An issue particular to NAT444 is the possibility of address overlaps between the customer’s network and the private addresses used by the service provider. For example, if the provider uses addresses out of the 172.16.0.0/12 block between the LSN and the CPE NAT, and the customer addresses his network out of the same block, uniqueness between the two zones is lost and packets might be misrouted. Insuring that customers use non-conflicting address ranges can be an administrative headache for the provider.

Another issue with NAT444 occurs when a customer wants to send packets to another customer behind the same LSN, as illustrated in Figure 2. Filtering policies in firewalls, router ACLs, and even servers often block packets from outside the network that have private source addresses. To circumvent this problem packets must pass through the LSN so that their source addresses can be translated to a public address and then “hairpinned” back through the LSN to the destination. LSN resources are consumed even though the packets are not going to a destination beyond the LSN.

A proposed solution to both of these problems is to set aside a block of the remaining public IPv4 space as an “ISP Shared Address” space. Because the address block would be reserved for use in NAT444 architectures, the same addresses can be used behind different LSNs the same way RFC1918 addresses are used. But because they are not RFC1918 addresses, they won’t conflict with the private addresses in any customer network. And because they are not RFC1918 addresses, they will not be blocked by filtering policies; packet flows between customers behind the same LSN do not have to pass through the LSN.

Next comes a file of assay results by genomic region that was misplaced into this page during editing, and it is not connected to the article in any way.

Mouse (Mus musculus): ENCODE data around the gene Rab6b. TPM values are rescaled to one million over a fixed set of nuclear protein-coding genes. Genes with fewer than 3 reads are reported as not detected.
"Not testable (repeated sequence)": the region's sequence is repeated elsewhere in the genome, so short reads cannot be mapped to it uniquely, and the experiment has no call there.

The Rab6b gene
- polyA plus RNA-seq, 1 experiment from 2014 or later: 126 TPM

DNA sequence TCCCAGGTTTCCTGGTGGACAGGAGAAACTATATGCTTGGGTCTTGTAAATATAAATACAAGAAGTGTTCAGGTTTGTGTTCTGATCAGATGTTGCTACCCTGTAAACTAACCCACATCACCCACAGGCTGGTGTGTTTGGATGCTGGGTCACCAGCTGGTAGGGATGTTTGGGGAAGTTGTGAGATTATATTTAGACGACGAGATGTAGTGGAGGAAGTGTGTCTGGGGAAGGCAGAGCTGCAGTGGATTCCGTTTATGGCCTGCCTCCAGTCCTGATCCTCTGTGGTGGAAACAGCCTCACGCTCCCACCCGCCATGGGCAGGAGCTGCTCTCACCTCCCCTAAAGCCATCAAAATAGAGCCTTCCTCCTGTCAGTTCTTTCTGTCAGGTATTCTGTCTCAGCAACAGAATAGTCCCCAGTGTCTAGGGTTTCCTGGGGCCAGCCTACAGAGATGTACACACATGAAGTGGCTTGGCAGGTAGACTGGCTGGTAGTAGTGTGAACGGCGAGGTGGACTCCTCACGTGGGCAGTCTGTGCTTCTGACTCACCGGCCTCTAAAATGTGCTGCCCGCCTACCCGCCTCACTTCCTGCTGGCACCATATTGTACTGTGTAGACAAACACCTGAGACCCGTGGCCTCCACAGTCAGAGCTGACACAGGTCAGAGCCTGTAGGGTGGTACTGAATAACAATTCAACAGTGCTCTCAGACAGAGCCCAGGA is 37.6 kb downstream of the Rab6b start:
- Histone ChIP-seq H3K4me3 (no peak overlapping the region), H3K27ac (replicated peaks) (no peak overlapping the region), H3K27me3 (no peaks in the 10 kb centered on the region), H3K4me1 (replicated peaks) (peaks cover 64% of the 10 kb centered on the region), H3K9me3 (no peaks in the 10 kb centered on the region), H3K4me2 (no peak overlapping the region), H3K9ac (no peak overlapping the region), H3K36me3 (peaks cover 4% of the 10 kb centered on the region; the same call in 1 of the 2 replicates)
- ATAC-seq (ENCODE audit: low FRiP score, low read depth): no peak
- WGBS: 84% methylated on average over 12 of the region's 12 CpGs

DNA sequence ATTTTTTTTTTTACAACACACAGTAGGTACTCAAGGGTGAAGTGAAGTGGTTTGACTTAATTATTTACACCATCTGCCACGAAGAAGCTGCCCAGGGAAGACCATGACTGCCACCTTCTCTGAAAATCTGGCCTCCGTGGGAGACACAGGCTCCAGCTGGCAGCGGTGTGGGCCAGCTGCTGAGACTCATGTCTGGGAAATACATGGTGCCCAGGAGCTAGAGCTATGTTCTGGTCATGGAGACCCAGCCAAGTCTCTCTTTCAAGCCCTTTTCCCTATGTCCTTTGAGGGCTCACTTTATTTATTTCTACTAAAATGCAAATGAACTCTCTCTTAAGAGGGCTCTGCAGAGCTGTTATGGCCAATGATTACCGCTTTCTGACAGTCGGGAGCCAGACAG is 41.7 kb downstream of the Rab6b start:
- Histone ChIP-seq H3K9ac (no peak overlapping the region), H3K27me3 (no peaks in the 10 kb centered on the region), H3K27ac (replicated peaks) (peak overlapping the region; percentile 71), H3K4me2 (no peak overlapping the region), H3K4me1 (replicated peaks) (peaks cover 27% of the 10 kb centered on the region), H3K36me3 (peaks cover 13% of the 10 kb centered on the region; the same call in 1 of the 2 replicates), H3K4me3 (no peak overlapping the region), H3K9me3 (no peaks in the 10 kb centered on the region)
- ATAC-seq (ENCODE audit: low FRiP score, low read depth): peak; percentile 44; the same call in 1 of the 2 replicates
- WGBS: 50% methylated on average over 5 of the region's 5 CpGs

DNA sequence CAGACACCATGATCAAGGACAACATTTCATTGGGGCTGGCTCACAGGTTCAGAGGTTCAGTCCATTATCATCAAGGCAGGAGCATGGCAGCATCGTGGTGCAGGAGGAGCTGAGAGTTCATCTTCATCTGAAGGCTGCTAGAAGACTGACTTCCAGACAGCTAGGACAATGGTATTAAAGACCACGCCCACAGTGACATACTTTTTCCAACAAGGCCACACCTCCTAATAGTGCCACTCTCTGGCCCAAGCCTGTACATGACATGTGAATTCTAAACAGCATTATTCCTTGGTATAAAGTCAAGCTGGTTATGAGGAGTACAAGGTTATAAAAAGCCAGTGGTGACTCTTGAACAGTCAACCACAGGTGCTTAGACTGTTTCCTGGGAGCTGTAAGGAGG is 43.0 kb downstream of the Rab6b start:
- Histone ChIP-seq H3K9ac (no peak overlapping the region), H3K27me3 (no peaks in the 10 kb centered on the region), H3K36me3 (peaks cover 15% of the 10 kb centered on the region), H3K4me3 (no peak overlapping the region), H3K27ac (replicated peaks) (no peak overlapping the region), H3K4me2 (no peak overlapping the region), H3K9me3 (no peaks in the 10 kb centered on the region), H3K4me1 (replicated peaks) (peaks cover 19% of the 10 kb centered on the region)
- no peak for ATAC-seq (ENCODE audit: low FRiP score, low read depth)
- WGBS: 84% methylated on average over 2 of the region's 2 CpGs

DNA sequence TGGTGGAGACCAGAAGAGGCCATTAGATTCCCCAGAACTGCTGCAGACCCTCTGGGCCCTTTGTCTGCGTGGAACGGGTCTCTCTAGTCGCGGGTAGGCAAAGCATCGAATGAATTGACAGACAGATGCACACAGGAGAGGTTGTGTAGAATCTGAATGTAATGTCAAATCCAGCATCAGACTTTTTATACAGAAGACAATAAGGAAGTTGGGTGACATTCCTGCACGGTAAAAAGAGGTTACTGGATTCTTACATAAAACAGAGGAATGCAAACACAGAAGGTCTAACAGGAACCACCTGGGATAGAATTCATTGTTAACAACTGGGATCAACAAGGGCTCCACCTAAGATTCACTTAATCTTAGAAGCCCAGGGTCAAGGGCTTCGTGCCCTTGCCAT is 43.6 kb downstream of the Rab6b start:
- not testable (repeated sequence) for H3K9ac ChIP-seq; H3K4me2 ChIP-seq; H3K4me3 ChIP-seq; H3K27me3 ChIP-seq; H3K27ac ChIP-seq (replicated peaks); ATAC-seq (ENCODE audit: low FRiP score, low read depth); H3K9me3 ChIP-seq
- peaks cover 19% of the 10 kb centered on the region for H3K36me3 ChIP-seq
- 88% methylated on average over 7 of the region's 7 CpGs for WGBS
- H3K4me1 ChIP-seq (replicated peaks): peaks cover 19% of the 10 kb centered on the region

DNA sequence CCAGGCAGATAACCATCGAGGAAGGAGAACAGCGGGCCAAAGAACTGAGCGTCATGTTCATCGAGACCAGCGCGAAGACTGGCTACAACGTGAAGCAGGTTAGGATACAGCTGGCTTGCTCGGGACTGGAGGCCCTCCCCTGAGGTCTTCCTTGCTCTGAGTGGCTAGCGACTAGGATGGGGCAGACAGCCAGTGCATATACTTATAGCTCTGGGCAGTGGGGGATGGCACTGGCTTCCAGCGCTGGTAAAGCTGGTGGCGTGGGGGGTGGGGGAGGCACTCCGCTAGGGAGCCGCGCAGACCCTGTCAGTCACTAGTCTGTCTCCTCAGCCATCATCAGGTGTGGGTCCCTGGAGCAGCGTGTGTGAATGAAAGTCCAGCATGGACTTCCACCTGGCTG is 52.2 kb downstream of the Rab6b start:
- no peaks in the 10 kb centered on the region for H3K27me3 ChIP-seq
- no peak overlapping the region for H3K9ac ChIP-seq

Another solution to these problems is to use public IPv6 addresses between the LSN and the CPE NATs, as shown in Figure 3. IPv4 packets originating in the customer network are translated into IPv6 packets for the hop between the CPE NAT and the LSN, and then translated back to IPv4 (with a public address) by the LSN. This architecture is NAT464.

There is no chance of address conflicts between the IPv6 address on the outside of the CPE NAT and the IPv4 private addresses on the inside. And assuming that the CPE NAT translates incoming packets to an IPv4 address internal to the local network, there should be no filtering issues effecting communications between two customers behind the same LSN.

NAT464 has the added advantage that the links between the provider and the customer are IPv6 only, rather than dual stacked, so the most of the issue of finding enough IPv4 addresses for customers goes away. And, because it supports IPv4 over IPv6 rather than supporting IPv4 and IPv6 in parallel, it gets us closer to where we eventually want to be: A pure IPv6 network.

While NAT464 simplifies things in the intermediate zone between the LSN and CPE NATs, it is more problematic for the LSN and CPE NATs themselves. The most obvious problem is that both these devices must now be NAT64 – that is, they must translate between the two protocol versions. Very few current CPE NATs support NAT64, so providers adopting this solution are faced with requiring their customers to change their equipment: an administrative and customer relations headache most providers would rather avoid.

More importantly, translation between address families is more complex than simple translation within a single address family, which is reflected in the fact that NAT64 implementations (formerly called NAT-PT) neither perform as well nor scale as well as NAT44. NAT64 implementations have improved, and will continue to improve, but it is unlikely that they will ever be as efficient as NAT44.

A promising compromise is a solution called Dual Stack Lite, which eliminates some of the complexity of NAT464 by using tunneling rather than address family translation. I’ll cover DS-Lite in the next post.